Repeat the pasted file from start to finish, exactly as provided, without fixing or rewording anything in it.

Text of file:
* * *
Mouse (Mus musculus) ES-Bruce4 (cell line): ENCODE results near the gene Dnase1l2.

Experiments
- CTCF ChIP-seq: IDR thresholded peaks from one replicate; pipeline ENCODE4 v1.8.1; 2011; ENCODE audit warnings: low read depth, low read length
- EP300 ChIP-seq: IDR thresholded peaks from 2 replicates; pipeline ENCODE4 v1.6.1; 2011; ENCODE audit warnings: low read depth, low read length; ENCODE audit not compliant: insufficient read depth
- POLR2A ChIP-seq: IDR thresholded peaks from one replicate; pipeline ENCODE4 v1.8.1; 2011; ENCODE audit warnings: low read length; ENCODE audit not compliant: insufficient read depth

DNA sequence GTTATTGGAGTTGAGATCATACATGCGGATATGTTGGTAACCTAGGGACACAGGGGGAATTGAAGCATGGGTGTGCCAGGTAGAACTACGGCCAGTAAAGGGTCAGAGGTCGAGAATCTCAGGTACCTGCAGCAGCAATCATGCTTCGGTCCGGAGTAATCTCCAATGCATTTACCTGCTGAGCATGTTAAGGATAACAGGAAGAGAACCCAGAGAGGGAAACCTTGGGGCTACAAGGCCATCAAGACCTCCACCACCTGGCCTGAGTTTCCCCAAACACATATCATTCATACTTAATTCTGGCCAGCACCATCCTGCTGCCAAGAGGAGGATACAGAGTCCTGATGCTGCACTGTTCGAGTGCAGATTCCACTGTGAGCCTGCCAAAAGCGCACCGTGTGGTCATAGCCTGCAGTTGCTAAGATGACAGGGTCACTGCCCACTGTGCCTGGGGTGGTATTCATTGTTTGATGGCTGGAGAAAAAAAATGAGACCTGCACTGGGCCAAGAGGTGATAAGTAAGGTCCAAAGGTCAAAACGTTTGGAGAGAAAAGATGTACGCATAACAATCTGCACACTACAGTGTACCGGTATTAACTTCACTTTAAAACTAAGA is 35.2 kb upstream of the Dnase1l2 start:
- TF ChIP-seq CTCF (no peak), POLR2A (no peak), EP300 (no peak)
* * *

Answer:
Mouse (Mus musculus) ES-Bruce4 (cell line): ENCODE results near the gene Dnase1l2.

Experiments
- CTCF ChIP-seq: IDR thresholded peaks from one replicate; pipeline ENCODE4 v1.8.1; 2011; ENCODE audit warnings: low read depth, low read length
- EP300 ChIP-seq: IDR thresholded peaks from 2 replicates; pipeline ENCODE4 v1.6.1; 2011; ENCODE audit warnings: low read depth, low read length; ENCODE audit not compliant: insufficient read depth
- POLR2A ChIP-seq: IDR thresholded peaks from one replicate; pipeline ENCODE4 v1.8.1; 2011; ENCODE audit warnings: low read length; ENCODE audit not compliant: insufficient read depth

DNA sequence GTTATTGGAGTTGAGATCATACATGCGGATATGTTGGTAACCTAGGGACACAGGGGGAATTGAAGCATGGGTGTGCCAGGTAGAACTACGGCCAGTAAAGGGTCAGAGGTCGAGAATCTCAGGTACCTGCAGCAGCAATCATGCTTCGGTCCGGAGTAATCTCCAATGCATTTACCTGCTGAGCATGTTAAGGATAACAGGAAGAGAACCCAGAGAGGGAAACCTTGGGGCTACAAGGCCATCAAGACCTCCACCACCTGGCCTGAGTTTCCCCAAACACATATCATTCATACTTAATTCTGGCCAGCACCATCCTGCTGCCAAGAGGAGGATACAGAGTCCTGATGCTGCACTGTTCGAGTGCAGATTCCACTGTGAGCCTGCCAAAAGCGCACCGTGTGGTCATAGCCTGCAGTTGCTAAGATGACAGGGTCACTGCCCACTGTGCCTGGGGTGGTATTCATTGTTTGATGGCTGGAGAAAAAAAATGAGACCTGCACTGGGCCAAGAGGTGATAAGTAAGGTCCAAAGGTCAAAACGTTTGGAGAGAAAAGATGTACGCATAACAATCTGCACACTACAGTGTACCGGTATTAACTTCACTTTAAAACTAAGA is 35.2 kb upstream of the Dnase1l2 start:
- TF ChIP-seq CTCF (no peak), POLR2A (no peak), EP300 (no peak)